CategoriesTravel

Travel Writing – Can You Trust It?

travel writing
Auckland – much maligned by locals. Don’t believe them.

Kiwis hate Auckland – and I can’t figure out why. It’s scenic, relatively laid-back, full of stuff to do. So why the hate from everyone outside its city limits – and even many residents?

This makes me question my travel writing. Every single day, I think about how much I liked the cities I’ve visited. And I wonder if it’s just because it’s different. Is Reykjavik that cool, or is it just the unfamiliarity? (To be fair, Icelanders seem to love it, too). Is Sydney just another sprawling metropolis of worker bees and cubicle drones, or is it truly a world-class collective of all that’s cool?

It’s easy to fall in the trap of being just so done with your homebase – especially if it’s like Phoenix … a young city trying to establish itself, all while dealing with a good four months of scorching-hot, sap-your-soul, make-you-crazy heat. Of course Wellington will seem like Paradise. Of course I’ll want to move to Monteverde, Costa Rica. And yes, Portland starts looking better and better.

Another perfect example comes from a comment in my Phoenix Espresso News post: “True espresso in [sic] only in Naples.” That’s such closed-minded thinking. I’ll hear similar lofty proclamations from a lot of American travelers, especially college kids who recently wound up backpacking across Europe. Invariably, they’re just sucked into the glamor of drinking espresso in Italy versus, say, Flagstaff. They’re tasting the stamp on the passport, not the espresso.

Travel writers are also highly susceptible – we got lured into the unfamiliar. Some get so roped in that they’ll extol the virtues of even the most unlovable parts of their destinations (I now read the word “vibrant” as “ramshackle, crowded and dirty” thanks to travel writing cliches). And we want to say something that grabs your attention.

So how can anyone avoid the hyperbole? Like this: Figure out the specifics. What did you see that you wish you could bring home with you? What’s an innovation that goes unnoticed and unconsidered back home? Put the details in your writing. Be specific. It’s a lot better than just calling it great, amazing or beautiful and moving on.

Enhanced by Zemanta
CategoriesBlogging/Writing

Bucket List & Beyond: 6 Gag-Worthy Travel Writing Clichés

As much as I like travel, I dislike most travel writing. Publishing is easy these days, and that allows a lot of hacks to get their voices heard. You get lots of overwritten descriptions and ludicrous praise, all leaning on the same old clichés.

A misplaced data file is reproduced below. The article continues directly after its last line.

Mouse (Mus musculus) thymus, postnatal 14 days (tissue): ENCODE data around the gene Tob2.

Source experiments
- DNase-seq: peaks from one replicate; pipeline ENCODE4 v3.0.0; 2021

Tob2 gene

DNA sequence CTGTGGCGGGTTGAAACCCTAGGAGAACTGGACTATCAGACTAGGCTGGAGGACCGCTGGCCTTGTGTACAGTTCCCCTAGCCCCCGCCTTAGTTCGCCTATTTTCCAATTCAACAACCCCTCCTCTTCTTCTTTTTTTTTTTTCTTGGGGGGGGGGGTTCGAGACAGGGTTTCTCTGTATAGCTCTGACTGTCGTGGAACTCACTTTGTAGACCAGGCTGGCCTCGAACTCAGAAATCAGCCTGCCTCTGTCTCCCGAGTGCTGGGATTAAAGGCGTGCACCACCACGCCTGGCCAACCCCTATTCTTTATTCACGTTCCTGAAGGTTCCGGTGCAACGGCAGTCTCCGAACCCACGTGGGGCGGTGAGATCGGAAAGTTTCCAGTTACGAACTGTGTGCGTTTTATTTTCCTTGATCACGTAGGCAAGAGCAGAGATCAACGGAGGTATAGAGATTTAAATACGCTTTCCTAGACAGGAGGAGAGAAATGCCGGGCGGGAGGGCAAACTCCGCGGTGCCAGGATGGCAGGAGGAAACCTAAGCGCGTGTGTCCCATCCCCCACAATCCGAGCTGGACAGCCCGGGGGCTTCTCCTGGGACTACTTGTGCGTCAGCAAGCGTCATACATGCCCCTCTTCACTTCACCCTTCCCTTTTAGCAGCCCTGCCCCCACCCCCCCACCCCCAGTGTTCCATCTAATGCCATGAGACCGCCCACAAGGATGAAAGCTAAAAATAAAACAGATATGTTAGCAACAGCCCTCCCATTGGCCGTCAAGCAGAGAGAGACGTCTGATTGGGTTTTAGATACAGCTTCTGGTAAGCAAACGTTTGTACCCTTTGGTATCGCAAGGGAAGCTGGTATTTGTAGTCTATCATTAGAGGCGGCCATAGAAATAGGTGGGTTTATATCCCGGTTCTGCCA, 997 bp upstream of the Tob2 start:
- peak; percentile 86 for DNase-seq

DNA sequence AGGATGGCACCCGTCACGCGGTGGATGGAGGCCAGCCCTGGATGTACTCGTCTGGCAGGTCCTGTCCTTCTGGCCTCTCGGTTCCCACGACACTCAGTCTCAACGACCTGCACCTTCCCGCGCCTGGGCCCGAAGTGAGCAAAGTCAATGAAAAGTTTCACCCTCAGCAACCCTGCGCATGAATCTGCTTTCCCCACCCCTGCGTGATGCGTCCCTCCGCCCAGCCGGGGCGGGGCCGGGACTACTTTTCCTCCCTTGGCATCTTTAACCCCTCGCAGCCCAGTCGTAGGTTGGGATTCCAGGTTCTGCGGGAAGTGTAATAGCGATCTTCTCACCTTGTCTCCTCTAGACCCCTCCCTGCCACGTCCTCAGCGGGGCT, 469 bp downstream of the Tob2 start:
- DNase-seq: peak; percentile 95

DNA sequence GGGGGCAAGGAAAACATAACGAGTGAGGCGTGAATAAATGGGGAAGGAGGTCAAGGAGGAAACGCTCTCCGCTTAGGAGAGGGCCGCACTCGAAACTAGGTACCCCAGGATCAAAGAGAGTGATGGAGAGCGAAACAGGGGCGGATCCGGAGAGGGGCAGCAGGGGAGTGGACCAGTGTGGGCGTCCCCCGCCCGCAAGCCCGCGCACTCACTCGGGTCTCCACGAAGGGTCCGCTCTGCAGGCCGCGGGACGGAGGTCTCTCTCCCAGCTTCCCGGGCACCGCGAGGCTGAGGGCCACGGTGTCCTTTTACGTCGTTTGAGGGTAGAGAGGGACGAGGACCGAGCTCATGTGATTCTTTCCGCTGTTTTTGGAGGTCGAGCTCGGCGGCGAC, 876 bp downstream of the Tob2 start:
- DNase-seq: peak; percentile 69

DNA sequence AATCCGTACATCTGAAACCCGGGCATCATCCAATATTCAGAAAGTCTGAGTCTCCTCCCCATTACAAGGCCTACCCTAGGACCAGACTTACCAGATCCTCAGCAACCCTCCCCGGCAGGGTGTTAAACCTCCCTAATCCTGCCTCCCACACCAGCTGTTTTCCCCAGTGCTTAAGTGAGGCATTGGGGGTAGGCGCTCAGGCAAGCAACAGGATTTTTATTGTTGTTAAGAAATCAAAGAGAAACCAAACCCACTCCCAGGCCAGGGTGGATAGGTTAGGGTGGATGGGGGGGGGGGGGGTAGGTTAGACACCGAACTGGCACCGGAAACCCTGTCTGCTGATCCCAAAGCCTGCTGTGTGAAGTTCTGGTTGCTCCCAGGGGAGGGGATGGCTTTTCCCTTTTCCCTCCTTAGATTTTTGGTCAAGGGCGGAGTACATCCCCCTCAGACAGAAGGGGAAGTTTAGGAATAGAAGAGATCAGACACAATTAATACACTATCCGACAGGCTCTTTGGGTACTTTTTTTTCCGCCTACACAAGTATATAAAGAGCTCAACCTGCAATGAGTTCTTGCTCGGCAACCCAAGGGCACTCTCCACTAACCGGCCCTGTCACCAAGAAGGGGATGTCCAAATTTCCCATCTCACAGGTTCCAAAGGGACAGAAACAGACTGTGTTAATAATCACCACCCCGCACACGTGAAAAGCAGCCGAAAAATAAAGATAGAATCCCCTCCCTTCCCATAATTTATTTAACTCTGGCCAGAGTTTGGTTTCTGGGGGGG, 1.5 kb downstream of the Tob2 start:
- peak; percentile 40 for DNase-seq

Many decent writers have compiled lists of travel writing clichés. They’re poked fun at them, skewered them, begged other writers to just please stop. But new ones abound! These are some of the latest I’ve spotted floating in the travel writing toilet.

Staycation – The first time I saw this, it was a clever commentary on an American economy that made it hard for many people to travel. Now it’s just a tool for hospitality-industry marketing stooges to entice people in a given city to take advantage of some sort of deal at their properties. Take Phoenix: It has no leisure travel during the summer, so hotels chirp about discounted "staycations" to put swimsuit-clad butts into their pools. And now the travel writing industry is continues to ride it hard.

Bucket list – A movie starring Morgan Freeman and Jack Nicholson inflicted this morbid phrase on us. Now it’s ubiquitous as "My Big Fat Greek (Whatever)”. Not only is it a sign of a creatively bankrupt writer, but it’s also a great excuse to procrastinate. Instead of a bucket list, make yourself a "next trip" list. It’s far more motivating. And you won’t sound like another woolly voice bleating about your bucket list.

Explore – I shudder everytime a travel article exhorts me to “explore” a destination. Look, I don’t care how remote or off the beaten path you travel: If it has signs posted or a travel article about it, someone else discovered, explored, mapped and catalogued it. Not you. “Explore” is a slab of self-aggrandizement marinated in ego. You’re not Admiral Byrd or Sir Edmund Hillary. Get over it.

Top/Best/Most Lists – I’m guilty of making lists. And I’ll own up to using Top/Best/Most/Whatever. But then I realized something: There is no legit way to quantify the best of anything. You might be able to get away with most popular, best attended … or something like that if you have the data. Otherwise, just tell me about 10 great glacier hikes or your 5 favorite themed hotel or 7 overnight hikes I shouldn’t miss.

Savvy traveler – Google this term. You’ll get 217,000 results. “Savvy” means you’re in your comfort zone. Put me anywhere in Asia, and I am not savvy. I’ll get by. But I’ll stumble and bumble and gain some humility. You can’t earn that perspective when you’re in a place that allows you to be “savvy.” And another thing: No travel article can make you savvy – only going somewhere, getting lost, digging your way out and connecting with the place will make you have a clue.

Guilty pleasures – I hate the idea that anyone should conceal what makes them happy for fear of being judged. That defines a guilty pleasure: “If my hipster fans find out I’d rather listen to old Warrant ballads than The Antlers, they won’t think I’m smart and cool.” Bollocks to them, then. If you love going to Las Vegas or going on cruises … well, you and I probably won’t be travel buddies. But that’s OK – there are all sorts of destinations and activities for all kinds of people. Go have fun and don’t worry about what I or anyone else thinks about it. Well, unless you’re making your bucket list and checking it twice …